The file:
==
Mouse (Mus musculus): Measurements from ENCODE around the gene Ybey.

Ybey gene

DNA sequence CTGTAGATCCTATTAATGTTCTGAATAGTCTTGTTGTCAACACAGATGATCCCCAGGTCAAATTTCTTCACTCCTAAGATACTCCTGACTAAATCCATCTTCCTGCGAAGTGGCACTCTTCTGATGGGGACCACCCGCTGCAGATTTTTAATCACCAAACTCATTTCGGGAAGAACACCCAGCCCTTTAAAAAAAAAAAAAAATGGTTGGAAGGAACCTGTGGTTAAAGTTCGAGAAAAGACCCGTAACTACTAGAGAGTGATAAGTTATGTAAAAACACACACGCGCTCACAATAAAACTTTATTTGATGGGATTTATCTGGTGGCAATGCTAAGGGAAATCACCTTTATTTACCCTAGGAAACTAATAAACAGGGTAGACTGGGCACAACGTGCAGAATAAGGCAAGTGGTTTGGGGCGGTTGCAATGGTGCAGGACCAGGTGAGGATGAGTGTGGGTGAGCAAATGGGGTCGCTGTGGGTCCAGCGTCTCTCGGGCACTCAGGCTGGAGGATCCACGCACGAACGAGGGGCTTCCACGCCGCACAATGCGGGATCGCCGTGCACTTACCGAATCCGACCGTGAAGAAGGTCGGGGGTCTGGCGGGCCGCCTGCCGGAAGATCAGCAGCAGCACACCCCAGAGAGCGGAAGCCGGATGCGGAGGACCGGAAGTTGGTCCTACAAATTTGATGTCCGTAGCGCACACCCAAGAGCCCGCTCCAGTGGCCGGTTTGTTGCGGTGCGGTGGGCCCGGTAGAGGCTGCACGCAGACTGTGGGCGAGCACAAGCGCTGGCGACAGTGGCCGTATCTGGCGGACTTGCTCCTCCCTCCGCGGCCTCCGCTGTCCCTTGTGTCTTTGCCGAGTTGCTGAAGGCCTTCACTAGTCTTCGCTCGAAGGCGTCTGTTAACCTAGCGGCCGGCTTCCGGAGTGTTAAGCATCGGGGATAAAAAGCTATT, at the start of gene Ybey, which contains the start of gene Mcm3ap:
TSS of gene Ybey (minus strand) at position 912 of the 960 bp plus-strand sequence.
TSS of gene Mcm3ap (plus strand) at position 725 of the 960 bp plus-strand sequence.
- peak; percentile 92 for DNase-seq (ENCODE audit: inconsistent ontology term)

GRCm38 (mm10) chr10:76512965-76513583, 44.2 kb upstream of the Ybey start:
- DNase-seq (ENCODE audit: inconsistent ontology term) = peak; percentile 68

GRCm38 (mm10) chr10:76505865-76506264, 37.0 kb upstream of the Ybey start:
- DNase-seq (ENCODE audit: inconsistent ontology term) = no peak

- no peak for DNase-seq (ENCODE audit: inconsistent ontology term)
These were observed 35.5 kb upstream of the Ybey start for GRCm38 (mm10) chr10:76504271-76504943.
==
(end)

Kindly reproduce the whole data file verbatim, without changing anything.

Mouse (Mus musculus): Measurements from ENCODE around the gene Ybey.

Ybey gene

DNA sequence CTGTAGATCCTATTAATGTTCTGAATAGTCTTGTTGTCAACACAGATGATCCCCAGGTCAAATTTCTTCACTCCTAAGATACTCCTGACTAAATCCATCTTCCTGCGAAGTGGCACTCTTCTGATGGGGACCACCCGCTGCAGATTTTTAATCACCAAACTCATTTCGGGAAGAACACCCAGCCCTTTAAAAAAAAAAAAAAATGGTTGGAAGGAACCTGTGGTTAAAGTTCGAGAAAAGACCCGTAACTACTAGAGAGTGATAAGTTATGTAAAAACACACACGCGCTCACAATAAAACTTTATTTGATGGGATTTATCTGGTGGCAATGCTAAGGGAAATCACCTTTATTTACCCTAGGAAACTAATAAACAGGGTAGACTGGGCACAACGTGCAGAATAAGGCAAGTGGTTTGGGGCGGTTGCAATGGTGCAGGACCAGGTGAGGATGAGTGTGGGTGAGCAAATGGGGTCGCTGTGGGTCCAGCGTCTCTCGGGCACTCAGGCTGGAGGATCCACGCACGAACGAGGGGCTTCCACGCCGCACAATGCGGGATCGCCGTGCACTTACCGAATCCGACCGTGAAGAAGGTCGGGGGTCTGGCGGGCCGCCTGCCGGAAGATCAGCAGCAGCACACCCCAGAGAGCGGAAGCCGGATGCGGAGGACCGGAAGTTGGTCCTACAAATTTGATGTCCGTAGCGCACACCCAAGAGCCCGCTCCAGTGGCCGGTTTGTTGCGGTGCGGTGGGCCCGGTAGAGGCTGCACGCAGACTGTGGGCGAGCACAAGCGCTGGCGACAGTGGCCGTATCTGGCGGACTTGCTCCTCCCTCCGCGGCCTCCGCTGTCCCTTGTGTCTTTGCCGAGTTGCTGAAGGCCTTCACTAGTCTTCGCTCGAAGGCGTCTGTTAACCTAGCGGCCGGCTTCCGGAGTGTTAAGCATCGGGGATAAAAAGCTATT, at the start of gene Ybey, which contains the start of gene Mcm3ap:
TSS of gene Ybey (minus strand) at position 912 of the 960 bp plus-strand sequence.
TSS of gene Mcm3ap (plus strand) at position 725 of the 960 bp plus-strand sequence.
- peak; percentile 92 for DNase-seq (ENCODE audit: inconsistent ontology term)

GRCm38 (mm10) chr10:76512965-76513583, 44.2 kb upstream of the Ybey start:
- DNase-seq (ENCODE audit: inconsistent ontology term) = peak; percentile 68

GRCm38 (mm10) chr10:76505865-76506264, 37.0 kb upstream of the Ybey start:
- DNase-seq (ENCODE audit: inconsistent ontology term) = no peak

- no peak for DNase-seq (ENCODE audit: inconsistent ontology term)
These were observed 35.5 kb upstream of the Ybey start for GRCm38 (mm10) chr10:76504271-76504943.